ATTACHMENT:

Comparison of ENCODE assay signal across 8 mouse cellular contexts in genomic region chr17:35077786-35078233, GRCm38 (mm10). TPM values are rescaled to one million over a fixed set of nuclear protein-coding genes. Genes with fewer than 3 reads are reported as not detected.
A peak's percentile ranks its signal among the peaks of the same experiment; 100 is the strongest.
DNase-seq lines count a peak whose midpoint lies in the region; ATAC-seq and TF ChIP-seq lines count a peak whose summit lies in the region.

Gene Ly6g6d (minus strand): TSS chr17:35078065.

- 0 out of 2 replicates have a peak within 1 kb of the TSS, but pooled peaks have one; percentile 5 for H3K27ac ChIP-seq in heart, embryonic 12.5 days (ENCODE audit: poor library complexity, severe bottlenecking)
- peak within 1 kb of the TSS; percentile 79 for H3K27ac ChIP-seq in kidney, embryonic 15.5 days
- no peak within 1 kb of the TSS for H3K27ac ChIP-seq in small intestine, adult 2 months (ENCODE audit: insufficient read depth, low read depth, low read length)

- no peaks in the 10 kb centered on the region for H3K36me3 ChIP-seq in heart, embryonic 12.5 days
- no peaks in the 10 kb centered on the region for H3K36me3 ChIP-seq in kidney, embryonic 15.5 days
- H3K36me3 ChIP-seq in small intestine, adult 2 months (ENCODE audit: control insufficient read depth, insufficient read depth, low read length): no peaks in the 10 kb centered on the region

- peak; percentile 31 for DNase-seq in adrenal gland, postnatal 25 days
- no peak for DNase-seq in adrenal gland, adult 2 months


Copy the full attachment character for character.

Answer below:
Comparison of ENCODE assay signal across 8 mouse cellular contexts in genomic region chr17:35077786-35078233, GRCm38 (mm10). TPM values are rescaled to one million over a fixed set of nuclear protein-coding genes. Genes with fewer than 3 reads are reported as not detected.
A peak's percentile ranks its signal among the peaks of the same experiment; 100 is the strongest.
DNase-seq lines count a peak whose midpoint lies in the region; ATAC-seq and TF ChIP-seq lines count a peak whose summit lies in the region.

Gene Ly6g6d (minus strand): TSS chr17:35078065.

- 0 out of 2 replicates have a peak within 1 kb of the TSS, but pooled peaks have one; percentile 5 for H3K27ac ChIP-seq in heart, embryonic 12.5 days (ENCODE audit: poor library complexity, severe bottlenecking)
- peak within 1 kb of the TSS; percentile 79 for H3K27ac ChIP-seq in kidney, embryonic 15.5 days
- no peak within 1 kb of the TSS for H3K27ac ChIP-seq in small intestine, adult 2 months (ENCODE audit: insufficient read depth, low read depth, low read length)

- no peaks in the 10 kb centered on the region for H3K36me3 ChIP-seq in heart, embryonic 12.5 days
- no peaks in the 10 kb centered on the region for H3K36me3 ChIP-seq in kidney, embryonic 15.5 days
- H3K36me3 ChIP-seq in small intestine, adult 2 months (ENCODE audit: control insufficient read depth, insufficient read depth, low read length): no peaks in the 10 kb centered on the region

- peak; percentile 31 for DNase-seq in adrenal gland, postnatal 25 days
- no peak for DNase-seq in adrenal gland, adult 2 months